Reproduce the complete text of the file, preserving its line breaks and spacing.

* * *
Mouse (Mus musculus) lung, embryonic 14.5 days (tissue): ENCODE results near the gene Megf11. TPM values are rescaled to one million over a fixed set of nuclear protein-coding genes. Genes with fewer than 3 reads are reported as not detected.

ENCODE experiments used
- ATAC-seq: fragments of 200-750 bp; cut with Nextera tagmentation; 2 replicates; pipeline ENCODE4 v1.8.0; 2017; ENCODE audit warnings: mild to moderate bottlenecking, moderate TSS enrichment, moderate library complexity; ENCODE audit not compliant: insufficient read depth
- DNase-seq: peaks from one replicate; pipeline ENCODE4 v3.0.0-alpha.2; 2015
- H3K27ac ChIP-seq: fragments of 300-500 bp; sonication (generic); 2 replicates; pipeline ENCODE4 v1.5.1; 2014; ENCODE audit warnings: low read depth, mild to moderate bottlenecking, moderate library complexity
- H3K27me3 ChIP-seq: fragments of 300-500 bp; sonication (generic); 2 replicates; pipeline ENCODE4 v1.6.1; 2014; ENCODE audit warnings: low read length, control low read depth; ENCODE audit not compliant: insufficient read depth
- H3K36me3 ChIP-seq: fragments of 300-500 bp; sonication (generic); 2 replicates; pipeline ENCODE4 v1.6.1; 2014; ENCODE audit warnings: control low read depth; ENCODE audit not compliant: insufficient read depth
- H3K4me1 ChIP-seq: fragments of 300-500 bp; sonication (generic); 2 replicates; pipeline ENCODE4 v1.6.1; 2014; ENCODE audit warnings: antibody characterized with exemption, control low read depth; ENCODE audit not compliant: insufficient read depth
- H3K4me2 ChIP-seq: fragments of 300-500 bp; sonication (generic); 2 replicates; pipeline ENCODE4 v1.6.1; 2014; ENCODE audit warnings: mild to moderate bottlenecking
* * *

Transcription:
Mouse (Mus musculus) lung, embryonic 14.5 days (tissue): ENCODE results near the gene Megf11. TPM values are rescaled to one million over a fixed set of nuclear protein-coding genes. Genes with fewer than 3 reads are reported as not detected.

ENCODE experiments used
- ATAC-seq: fragments of 200-750 bp; cut with Nextera tagmentation; 2 replicates; pipeline ENCODE4 v1.8.0; 2017; ENCODE audit warnings: mild to moderate bottlenecking, moderate TSS enrichment, moderate library complexity; ENCODE audit not compliant: insufficient read depth
- DNase-seq: peaks from one replicate; pipeline ENCODE4 v3.0.0-alpha.2; 2015
- H3K27ac ChIP-seq: fragments of 300-500 bp; sonication (generic); 2 replicates; pipeline ENCODE4 v1.5.1; 2014; ENCODE audit warnings: low read depth, mild to moderate bottlenecking, moderate library complexity
- H3K27me3 ChIP-seq: fragments of 300-500 bp; sonication (generic); 2 replicates; pipeline ENCODE4 v1.6.1; 2014; ENCODE audit warnings: low read length, control low read depth; ENCODE audit not compliant: insufficient read depth
- H3K36me3 ChIP-seq: fragments of 300-500 bp; sonication (generic); 2 replicates; pipeline ENCODE4 v1.6.1; 2014; ENCODE audit warnings: control low read depth; ENCODE audit not compliant: insufficient read depth
- H3K4me1 ChIP-seq: fragments of 300-500 bp; sonication (generic); 2 replicates; pipeline ENCODE4 v1.6.1; 2014; ENCODE audit warnings: antibody characterized with exemption, control low read depth; ENCODE audit not compliant: insufficient read depth
- H3K4me2 ChIP-seq: fragments of 300-500 bp; sonication (generic); 2 replicates; pipeline ENCODE4 v1.6.1; 2014; ENCODE audit warnings: mild to moderate bottlenecking